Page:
Feets, don’t fail me now


Can you hear the voice crying in the wilderness? Can you hear the crying?

I’ve heard those voices – my own loudest of all – a lot lately. I have been crying and wandering in the wilderness a great deal since November 8th.  And that’s how I found myself back in church this past Sunday. Sometimes our feet just take us where we need to be. I have no other reasonable explanation for why on a cold, rainy Sunday, I got myself up and dressed and in a pew and found myself listening to Prepare Ye, a calypso style anthem written by Marc Robinson.

Click here to hear it – it has a Lion King vibe and everyone was really feeling it and someone in the choir was even playing bongo drums. It sounded like hope to me and it was a balm to my battered soul.

Can you hear the voice crying in the wilderness? Can you hear the crying? 


Don’t even think about it.

I’m attending a new church, one in the city where I live, instead of driving 40 minutes to my old church where I used to live. I had to get out of my own way to like this new church. For starters, it’s fairly modern and I’m pretty old school when it comes to churches. My new church is sort of like a ranch house. It’s rather dated with not much curb appeal – entirely different from my old church. The Property Brothers could do a lot with it.

Funny thing, though – on this Sunday, the simplicity of my new church seemed quite lovely to me. So my wife and I sat down in our row. We’re Episcopalian and every good Episcopalian sits in the same row no matter what church we’re in – it’s just a thing and I can’t explain it. Our new church has chairs – not pews – which bothered me at first because there’s no kneeling. Episcopalians are known for our Anglican aerobics featuring lots of up and down during our services. And there’s something about your energy when you’re kneeling that opens up your heart – a bit like some yoga poses.


Episcopalian workout.

Before I lose some of you who are rolling your eyes because I’m writing about church, let me say loud and clear that I know many of  you have been deeply hurt and damaged in the name of religion and I don’t discount those feelings at all. My own dear wife has endured much suffering within her evangelical family. It makes me crazy mad and terribly sad.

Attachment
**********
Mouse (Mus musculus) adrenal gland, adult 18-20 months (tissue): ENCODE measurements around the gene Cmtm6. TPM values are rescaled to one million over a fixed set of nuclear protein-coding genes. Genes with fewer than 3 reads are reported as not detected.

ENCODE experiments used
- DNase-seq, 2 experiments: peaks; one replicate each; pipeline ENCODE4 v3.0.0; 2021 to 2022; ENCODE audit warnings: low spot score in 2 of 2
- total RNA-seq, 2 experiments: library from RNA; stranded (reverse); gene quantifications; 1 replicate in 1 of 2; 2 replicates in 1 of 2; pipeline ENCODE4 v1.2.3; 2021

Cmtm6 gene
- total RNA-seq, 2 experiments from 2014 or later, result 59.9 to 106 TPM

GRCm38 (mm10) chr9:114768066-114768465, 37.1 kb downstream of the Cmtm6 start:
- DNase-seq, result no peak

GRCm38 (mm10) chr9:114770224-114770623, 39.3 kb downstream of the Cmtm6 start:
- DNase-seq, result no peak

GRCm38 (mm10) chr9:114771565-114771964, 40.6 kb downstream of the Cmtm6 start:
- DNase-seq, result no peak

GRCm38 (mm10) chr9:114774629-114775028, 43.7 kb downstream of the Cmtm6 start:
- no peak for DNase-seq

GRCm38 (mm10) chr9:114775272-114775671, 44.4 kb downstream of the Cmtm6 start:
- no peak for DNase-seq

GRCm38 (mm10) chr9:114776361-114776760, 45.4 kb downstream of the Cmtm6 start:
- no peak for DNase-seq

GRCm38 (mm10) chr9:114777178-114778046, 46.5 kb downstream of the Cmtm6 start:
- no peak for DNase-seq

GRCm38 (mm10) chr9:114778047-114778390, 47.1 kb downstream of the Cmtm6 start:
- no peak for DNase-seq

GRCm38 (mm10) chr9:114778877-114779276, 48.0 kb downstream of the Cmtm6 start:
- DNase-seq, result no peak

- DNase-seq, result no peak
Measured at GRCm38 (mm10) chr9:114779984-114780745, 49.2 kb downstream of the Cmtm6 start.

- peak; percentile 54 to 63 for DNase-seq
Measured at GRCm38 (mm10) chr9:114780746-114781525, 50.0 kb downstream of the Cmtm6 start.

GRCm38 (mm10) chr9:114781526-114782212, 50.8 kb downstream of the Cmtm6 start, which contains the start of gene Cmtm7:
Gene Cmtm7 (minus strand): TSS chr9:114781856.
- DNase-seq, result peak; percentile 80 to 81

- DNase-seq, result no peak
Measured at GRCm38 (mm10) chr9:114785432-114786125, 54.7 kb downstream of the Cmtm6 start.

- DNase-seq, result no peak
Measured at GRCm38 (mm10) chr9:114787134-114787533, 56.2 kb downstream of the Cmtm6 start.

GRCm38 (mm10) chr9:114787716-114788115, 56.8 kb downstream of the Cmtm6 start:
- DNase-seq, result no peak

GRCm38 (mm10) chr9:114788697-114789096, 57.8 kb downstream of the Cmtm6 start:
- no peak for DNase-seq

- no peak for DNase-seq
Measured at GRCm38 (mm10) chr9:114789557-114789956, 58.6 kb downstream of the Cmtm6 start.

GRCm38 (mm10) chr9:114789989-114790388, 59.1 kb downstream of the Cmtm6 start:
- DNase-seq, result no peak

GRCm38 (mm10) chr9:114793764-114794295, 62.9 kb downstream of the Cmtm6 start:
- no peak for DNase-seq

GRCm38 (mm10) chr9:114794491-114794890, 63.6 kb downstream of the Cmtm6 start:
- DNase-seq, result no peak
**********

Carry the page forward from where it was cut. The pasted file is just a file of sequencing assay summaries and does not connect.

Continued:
I know I have been blessed  to have always felt accepted and loved in the Episcopal Church and that is why I returned there after months of wandering. It feels like home to me and since my parents died 14 years ago, there is really no place I feel closer to them than in the confines of an Episcopal Church – fancy or plain. So there is where my feet often take me, particularly in times of despair.


Do not attempt to adjust the picture.

We welcomed our new interim rector on this Sunday and he processed in with a cane. He’s in his mid-60’s and his hands were visibly trembling as he began the service and he apologized for his legs not working quite right on this morning. I assume he has Parkinson’s or some other neurological condition.

He sat on a stool when he delivered his sermon – a sermon that was surprisingly personal and political. He talked about finally pulling himself up out of bed on November 9th – after checking his iPhone at 3 and 4 and 5 to see if perhaps, an Electoral College Miracle had occurred as he slept. He talked about being able to finally see through his tears later in the day and thinking about where God was in all of this. The very question I asked with rage on that same awful day. I never got to an answer but he did. He said, “God is here with us, the real question is where are we in all of this.”